But on the whole, the results of the experiment were encouraging. They showed that engines based on the Biefeld-Brown effect can be much more efficient than traditional engines. Experiments have shown that the thrust of such an atmospheric ion engine can be up to 110 Newtons per kilowatt of power, while traditional jet engines have an indicator of only 2 Newtons per kilowatt.

But there is another difficulty in creating such devices. In comparison with traditional jet engines, atmospheric ion thrusters are significantly inferior in terms of “density” of thrust, that is, its amount per unit of working area. This is explained by the fact that its value directly depends on the width of the air gap between the anode and cathode. The larger it is, the stronger the craving. Therefore, to create even a light aircraft, it will be necessary to place the electrodes at a great distance from each other. In fact, such clearances will be determined by the maximum possible dimensions of the aircraft. Thus, the fuselage itself, surrounded by electrodes, will be inside the electrostatic propulsion device.


Impressive prospects

If you believe the promises of the researchers, such a device will be able to move silently and will not have harmful emissions. In addition, it will be able to take off, land, and hover vertically. In this he is like a helicopter. But, unlike the latter, the absence of vibration will create ideal comfort in the passenger cabin. Such devices will be able to take off and land in the immediate vicinity of residential and office buildings, without creating noise, and, consequently, inconvenience to others. In the past, such aircraft were thought to be manned, but now with the development of unmanned technology, we can say that the first ionic aircraft will do without a person on board.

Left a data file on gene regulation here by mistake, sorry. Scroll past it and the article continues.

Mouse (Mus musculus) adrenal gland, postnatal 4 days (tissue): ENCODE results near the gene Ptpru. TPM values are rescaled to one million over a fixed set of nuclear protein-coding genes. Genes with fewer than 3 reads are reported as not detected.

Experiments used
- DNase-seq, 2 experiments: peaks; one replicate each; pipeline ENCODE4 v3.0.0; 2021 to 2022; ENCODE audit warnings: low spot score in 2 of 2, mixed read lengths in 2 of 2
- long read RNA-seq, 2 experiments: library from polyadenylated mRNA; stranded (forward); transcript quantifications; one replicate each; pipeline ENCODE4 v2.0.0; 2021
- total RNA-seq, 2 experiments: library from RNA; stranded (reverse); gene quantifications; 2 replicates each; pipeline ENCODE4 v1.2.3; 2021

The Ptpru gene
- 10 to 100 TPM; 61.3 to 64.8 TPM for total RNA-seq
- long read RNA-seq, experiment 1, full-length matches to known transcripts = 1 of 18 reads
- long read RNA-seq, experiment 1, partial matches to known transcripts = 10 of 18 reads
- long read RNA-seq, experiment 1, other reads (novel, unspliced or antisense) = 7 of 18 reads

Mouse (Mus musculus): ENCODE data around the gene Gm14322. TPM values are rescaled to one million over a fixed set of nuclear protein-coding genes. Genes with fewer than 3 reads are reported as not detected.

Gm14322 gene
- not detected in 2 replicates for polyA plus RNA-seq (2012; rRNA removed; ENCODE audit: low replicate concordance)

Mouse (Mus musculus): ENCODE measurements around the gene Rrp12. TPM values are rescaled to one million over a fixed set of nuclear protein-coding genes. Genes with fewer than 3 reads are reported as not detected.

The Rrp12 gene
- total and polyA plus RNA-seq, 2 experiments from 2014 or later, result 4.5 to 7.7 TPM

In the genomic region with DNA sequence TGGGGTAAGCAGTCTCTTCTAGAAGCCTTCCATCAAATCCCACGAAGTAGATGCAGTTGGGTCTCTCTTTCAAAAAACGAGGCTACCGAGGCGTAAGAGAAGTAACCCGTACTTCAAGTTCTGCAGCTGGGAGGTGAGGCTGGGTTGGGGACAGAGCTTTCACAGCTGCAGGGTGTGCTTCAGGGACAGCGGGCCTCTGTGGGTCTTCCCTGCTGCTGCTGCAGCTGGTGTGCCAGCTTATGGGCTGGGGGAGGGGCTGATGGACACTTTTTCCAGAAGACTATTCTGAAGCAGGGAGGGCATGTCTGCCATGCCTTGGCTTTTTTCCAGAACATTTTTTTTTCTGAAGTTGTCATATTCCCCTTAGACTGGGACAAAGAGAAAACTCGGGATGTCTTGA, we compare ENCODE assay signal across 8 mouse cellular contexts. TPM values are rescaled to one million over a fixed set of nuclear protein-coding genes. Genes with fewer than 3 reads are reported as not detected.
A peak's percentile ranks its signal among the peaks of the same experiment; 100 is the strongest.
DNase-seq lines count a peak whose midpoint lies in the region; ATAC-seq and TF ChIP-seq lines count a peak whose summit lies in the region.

He will be indispensable in military service. The ionolet is invisible in the infrared range, which is a real godsend for the military. Such an unmanned aerial vehicle can be used for reconnaissance and other missions without risking being detected by a night vision device. The ion-plane can also be implemented in the form of a levitating platform that receives power from the ground via wires. Flying construction crane, drone for traffic patrolling, weather balloon that monitors weather changes. It can be used in many ways.

Ion aircraft can also be useful for flights in the atmosphere of other planets. After all, they do not need to carry fuel on board. But still, it remains to resolve the issue with a powerful power source.


Do it yourself

If you have experience with electricity, you can make the simplest flying model of an ionic aircraft yourself. In this case, it is necessary to take appropriate precautions, since you will have to work with high voltage currents. The design is based on a triangular frame glued from thin balsa strips. The upper electrode is a thin copper wire with a cross section of 0.1 sq. mm. The bottom one is a wide strip of food grade aluminum foil stretched over the frame. The distance between them is about 30 mm. The foil must bend around the strips and not have sharp edges, otherwise electrical breakdown may occur.


After assembling the structure, a high-voltage power supply with a voltage of 30 kV is connected to it. The positive lead to the wire, the negative lead to the foil. To prevent the model from flying away, it must be tied to the table with nylon threads.